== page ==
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I have it on good authority that any time can be a good time for a little cat nap – especially if you have a snuggly pet bed on which to snooze. Our design is not only super soft, it’s also in a fun shape with cute kitty ears and rounded kitty cheeks. Plus, there are two sides for the most discriminating of felines: one side is cool cotton, the flip side is cozy faux sherpa style fleece. 

You’ll find a full pattern download to cut your kitty shape. Printing and assembling just one set is always fine; you’ll simply trim away the seam allowance after cutting the cotton and fleece panels, using the trimmed piece to cut the fusible fleece layer. However, if you’re someone who likes to keep all their patterns to use again and again, we suggest printing two sets; keep one at the full size and the second at the trimmed size. 

We originally used the adorable Here Kitty Kitty fabric by Cori Dantini for FreeSpirit fabrics for the cool cotton side with a sherpa fleece in a coordinating bold tangerine solid for the cozy side. The sidewall is also from Here Kitty Kitty. All yardage shown below is generous enough to allow for some clever fussy cutting – always a favorite technique here at S4H to make a project super-pro! We also show you the steps to pattern-match the bottom seam of the sidewall. 

In order to make sure your pet bed lives up to its Super Soft name, we strongly recommend using a premium polyester filler. It’s true, not all fillers are created equal. You need one that is fine and silky, as well as being resistant to clumping. We used Royal Silk Luxury Down Alternative Fiber Fill by Poly-fil. Why is this important? Because this project is meant to be machine washed and dried. Pets have accidents… it’s just one of those things you can’t avoid. And, those messes can’t always be spot-cleaned. Instead, wipe off as much as you can, perhaps apply a spray of stain remover, then pop the whole bed into the wash. It’s small enough to fit most standard home washers and dryers.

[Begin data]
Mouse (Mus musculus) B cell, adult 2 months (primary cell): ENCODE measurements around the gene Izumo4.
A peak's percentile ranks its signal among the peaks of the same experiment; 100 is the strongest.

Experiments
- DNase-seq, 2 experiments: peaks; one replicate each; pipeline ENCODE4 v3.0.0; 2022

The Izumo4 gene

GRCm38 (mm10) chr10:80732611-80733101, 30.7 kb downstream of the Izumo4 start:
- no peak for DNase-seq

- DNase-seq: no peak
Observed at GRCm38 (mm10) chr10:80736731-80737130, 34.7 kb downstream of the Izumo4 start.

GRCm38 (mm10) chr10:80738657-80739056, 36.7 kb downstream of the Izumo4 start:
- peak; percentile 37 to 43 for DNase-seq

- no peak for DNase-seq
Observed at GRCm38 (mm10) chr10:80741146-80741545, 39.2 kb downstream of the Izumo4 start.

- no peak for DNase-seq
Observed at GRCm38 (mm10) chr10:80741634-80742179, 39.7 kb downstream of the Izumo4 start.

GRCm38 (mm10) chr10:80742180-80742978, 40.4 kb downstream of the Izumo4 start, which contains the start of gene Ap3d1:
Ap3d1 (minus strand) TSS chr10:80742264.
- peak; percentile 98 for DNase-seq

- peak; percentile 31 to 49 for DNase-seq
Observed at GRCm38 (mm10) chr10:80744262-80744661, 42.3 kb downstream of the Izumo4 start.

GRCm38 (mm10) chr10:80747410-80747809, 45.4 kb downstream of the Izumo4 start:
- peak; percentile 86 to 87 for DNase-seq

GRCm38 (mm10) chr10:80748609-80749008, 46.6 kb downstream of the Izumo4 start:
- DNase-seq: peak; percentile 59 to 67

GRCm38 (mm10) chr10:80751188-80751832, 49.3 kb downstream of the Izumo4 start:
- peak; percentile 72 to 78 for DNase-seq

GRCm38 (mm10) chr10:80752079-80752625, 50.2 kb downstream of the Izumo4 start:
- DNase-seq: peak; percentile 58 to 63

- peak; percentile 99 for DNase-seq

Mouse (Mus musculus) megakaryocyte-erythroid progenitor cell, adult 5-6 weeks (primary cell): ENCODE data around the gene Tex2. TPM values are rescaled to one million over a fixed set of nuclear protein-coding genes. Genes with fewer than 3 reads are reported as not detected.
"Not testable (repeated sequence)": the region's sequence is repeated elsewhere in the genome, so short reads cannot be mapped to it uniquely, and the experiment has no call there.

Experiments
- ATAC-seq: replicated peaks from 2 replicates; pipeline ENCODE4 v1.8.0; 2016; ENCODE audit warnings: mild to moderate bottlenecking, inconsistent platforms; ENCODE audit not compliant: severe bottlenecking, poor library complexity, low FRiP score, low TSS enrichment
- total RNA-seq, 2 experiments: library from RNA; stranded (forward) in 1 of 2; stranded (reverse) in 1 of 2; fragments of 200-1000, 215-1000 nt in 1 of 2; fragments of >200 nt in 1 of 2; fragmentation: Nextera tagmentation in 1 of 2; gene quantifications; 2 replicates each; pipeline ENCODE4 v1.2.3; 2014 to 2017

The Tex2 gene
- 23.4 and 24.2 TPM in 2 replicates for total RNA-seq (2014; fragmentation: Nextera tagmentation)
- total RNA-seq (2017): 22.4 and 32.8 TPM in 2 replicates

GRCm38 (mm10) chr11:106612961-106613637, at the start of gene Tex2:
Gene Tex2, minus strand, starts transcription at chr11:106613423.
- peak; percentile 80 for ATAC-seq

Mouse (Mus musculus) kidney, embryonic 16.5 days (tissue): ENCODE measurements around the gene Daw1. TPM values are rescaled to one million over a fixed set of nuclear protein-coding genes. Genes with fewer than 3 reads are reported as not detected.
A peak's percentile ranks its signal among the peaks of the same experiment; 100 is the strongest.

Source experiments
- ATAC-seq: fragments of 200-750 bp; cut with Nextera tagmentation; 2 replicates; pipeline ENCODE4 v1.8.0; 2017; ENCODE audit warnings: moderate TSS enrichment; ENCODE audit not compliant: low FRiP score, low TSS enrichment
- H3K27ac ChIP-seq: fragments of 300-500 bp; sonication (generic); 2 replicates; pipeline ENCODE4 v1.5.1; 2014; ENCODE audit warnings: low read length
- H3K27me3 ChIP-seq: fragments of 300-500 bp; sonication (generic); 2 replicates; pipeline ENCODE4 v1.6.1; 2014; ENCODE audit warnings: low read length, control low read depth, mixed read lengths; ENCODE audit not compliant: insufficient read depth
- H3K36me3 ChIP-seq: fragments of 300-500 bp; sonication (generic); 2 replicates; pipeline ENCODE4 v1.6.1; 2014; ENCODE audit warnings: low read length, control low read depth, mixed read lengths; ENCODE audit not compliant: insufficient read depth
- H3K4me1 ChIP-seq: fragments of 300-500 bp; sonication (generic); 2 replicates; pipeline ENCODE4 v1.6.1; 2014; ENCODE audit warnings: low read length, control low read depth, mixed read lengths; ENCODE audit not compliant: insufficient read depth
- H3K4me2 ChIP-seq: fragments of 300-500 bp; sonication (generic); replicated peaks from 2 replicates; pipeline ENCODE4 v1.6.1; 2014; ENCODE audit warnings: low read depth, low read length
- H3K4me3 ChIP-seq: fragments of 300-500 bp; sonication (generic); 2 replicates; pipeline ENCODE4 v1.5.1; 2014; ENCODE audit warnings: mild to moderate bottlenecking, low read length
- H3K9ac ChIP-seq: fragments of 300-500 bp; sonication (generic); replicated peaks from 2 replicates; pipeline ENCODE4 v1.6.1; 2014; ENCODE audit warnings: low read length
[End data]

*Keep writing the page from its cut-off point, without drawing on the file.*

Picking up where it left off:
The amount of filler to use is shown below as a range. The exact amount will depend on the type of filler you buy and the firmness you choose for your pet. We started with three 12 ounce bags and used two to get our sink-in-and-snooze softness, but you could certainly use up to 36 ounces for a tighter finish. 

We go into specific detail below on how best to cut, assemble, and pin the sidewall. There are also tips on clipping curves and angles to get the best definition to the kitty ears and the curve of the cheeks and chin. 

The Happy Kitty Pet Bed finishes at approximately 24” x 22” and is about 4” thick. It’s designed for kitties of all sizes although it would also be good for smaller dogs. You’d just need to convince your pup that those are the sharp ears and chubby cheeks of a Corgi!

Sewing Tools You Need

  • Sewing machine and standard presser foot
  • Even Feed or Walking footoptional, but can make handling the thicker layers easier – you could also engage your machine’s built-in fabric feeding system, such as the AcuFeed™ Flex system we love to use on many of our Janome studio machines. We used a standard presser foot throughout.

Fabric and Other Supplies

  • ¾ yard of 44”+ wide quilting weight cotton for the cool side of the bed; we originally used Happy Cat in Orange from the Here Kitty Kitty collection by Cori Dantini for FreeSpirit Fabrics